From: Dan McGuire Date: 5:26pm, May 18
In order to get a more complete explanation of the plans of the MPS to charterize and de-unionize you’ll need to read the different reports about it, and even after these three different reports we aren’t even close to the whole story. The three reports I found are:
and, my favorite on this, so far, MPR news
I didn’t see anything in the Startribune about it ??
The details of Johnson’s plan are sketchy at best, but it sounds like she’s planning on turning a bunch of MPS schools into charter schools. What that actually means is not clear, but the implication is that Johnson doesn’t want the new MPS charters to be bothered with a union contract or any other specific expectations. She alludes to some new accountability and partnerships with business, but what’s new about that? I thought Carol Johnson’s partnership with business is what got us David Jennings, and accountability has been a term attached to just about everything as long as I can remember.
The justification for this new plan is provided by supporters of other charters like board member Monserrate and Eli Kramer.
Boston and Denver are mentioned as places where similar efforts have been attempted. Thanks go to Tim Post for taking the journalistic step of checking how that’s worked. He writes, “In 2008, Colorado passed a law that allowed schools to receive autonomy from their districts. So far, two dozen schools have joined the effort, mostly in Denver. A report last year showed little had changed in those schools other than some budget and calendar decisions. The report also showed that while some schools showed improvement in reading and math, overall most schools did not consistently show enough growth to meet state goals for student achievement. “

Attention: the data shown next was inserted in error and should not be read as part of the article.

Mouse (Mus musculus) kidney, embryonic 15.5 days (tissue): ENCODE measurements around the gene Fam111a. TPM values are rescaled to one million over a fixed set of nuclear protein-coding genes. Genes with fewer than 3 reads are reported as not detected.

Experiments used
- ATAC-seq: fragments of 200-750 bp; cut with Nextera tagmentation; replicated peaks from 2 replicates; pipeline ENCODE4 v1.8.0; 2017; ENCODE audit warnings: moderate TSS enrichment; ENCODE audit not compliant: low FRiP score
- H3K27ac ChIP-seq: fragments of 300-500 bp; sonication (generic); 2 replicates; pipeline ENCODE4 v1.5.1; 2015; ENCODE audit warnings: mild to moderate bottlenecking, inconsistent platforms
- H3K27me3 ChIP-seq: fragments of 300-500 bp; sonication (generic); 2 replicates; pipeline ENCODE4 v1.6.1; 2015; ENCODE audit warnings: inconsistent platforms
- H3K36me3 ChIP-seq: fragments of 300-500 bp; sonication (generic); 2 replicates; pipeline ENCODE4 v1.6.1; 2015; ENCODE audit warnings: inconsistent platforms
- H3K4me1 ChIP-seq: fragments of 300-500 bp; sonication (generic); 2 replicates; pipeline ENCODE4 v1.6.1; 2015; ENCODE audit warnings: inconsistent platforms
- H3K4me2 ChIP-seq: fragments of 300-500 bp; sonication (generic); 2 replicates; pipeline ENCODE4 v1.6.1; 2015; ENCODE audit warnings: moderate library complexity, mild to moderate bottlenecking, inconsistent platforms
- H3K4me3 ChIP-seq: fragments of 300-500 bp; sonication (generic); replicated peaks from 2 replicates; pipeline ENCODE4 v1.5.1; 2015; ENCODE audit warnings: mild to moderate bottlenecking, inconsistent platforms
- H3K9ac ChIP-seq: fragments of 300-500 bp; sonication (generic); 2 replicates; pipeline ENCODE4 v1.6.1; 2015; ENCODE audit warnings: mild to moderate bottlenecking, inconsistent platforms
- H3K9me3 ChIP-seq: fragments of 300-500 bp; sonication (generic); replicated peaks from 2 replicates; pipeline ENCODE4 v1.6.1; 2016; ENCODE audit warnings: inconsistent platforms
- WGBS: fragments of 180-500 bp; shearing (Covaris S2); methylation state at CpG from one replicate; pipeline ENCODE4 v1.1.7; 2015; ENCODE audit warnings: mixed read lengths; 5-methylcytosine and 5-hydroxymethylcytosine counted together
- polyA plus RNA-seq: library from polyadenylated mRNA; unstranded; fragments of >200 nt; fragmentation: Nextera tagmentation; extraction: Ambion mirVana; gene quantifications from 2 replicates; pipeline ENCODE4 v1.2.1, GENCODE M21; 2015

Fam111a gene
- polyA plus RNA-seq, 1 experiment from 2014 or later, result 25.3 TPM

Sounds like about all we can really expect is no more union or a much weakened one. One can’t help but wonder it that isn’t the real goal. No mention in the plan is made about changes in actual teaching and learning techniques. Finance and governance changes in schools, which is what Johnson is talking about, don’t necessarily make things better. I’d like to see the MPS focus on good teaching and learning; maybe they could start actually using the literacy tools that are reshaping the industries that provide Kramer and Monserrate the money to support charters.
From: Joe Nathan Date: 6:51pm, May 18
Dan, it will be interesting to see the specifics of what is proposed. Several years ago we brought Dan French here to speak. French is one of the leaders of the Pilot School movement in Boston Public Schools. There have been some encouraging progress in Boston Pilot Schools. Some of it is described in the two publications linked below.
*Strong Results, High Demand: A Four-Year Study of Boston’s Pilot High Schools*, by Rosann Tung and Monique Ouimette, November 2007. Download*Executive Summary <http://www.ccebos.org/Pilot_School_Exec_Summ_11.07.pdf> *(3.6 MB) or *Full Report <http://www.ccebos.org/Pilot_School_Study_11.07.pdf>* (4.3 MB). New study finds that Boston Pilot high school students outperformed their non-Pilot peers on every standard measure of engagement and performance over a four year period. The higher level of achievement held true for every racial, economic, and academic group examined.